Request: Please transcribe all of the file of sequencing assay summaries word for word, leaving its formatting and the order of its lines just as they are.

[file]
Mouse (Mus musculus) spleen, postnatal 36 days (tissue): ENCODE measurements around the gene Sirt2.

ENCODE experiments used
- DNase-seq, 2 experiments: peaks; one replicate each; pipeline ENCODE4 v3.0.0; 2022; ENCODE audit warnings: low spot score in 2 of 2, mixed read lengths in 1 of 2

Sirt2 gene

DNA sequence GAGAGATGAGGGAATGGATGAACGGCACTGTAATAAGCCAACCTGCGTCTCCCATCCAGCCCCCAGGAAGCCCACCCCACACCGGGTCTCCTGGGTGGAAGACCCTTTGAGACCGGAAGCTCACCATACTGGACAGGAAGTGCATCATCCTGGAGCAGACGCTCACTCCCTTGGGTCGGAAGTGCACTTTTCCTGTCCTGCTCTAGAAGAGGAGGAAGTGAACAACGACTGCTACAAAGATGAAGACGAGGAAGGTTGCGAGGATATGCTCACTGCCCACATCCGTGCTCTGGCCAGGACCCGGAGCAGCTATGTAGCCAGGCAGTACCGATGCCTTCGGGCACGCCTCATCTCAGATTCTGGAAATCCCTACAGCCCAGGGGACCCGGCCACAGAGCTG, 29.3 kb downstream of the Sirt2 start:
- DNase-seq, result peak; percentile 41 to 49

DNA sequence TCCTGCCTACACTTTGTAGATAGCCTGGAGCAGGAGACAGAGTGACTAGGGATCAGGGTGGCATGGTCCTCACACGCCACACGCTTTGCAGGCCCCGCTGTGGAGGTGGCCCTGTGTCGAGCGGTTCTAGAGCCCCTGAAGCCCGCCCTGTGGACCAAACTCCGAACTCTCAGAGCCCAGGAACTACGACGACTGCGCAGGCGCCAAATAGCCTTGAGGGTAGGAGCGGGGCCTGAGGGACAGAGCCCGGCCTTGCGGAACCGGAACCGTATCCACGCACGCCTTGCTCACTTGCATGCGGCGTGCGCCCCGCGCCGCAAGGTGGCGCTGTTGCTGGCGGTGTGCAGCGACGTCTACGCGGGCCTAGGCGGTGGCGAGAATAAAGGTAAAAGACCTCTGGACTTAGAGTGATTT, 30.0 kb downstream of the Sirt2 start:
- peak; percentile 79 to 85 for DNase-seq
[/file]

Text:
Mouse (Mus musculus) spleen, postnatal 36 days (tissue): ENCODE measurements around the gene Sirt2.

ENCODE experiments used
- DNase-seq, 2 experiments: peaks; one replicate each; pipeline ENCODE4 v3.0.0; 2022; ENCODE audit warnings: low spot score in 2 of 2, mixed read lengths in 1 of 2

Sirt2 gene

DNA sequence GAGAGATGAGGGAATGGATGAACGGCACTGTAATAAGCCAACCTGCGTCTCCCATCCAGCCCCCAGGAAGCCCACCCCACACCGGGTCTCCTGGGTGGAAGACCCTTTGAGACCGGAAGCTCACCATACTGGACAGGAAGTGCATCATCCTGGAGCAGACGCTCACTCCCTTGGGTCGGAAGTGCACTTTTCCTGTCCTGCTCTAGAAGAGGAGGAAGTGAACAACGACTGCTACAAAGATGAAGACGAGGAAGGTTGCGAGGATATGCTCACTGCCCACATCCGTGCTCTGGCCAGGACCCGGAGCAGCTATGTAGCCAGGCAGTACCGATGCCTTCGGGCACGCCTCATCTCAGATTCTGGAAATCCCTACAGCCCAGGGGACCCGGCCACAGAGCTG, 29.3 kb downstream of the Sirt2 start:
- DNase-seq, result peak; percentile 41 to 49

DNA sequence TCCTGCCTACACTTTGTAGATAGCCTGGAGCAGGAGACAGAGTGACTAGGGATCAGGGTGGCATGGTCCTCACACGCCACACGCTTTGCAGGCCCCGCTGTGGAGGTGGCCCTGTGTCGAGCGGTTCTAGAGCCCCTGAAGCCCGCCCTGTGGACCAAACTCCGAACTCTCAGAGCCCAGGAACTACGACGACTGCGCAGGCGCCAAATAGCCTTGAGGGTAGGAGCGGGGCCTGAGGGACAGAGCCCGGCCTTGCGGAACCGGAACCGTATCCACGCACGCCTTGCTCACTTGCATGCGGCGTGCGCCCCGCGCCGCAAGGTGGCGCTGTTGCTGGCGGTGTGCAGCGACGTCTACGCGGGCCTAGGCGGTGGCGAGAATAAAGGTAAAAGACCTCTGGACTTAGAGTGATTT, 30.0 kb downstream of the Sirt2 start:
- peak; percentile 79 to 85 for DNase-seq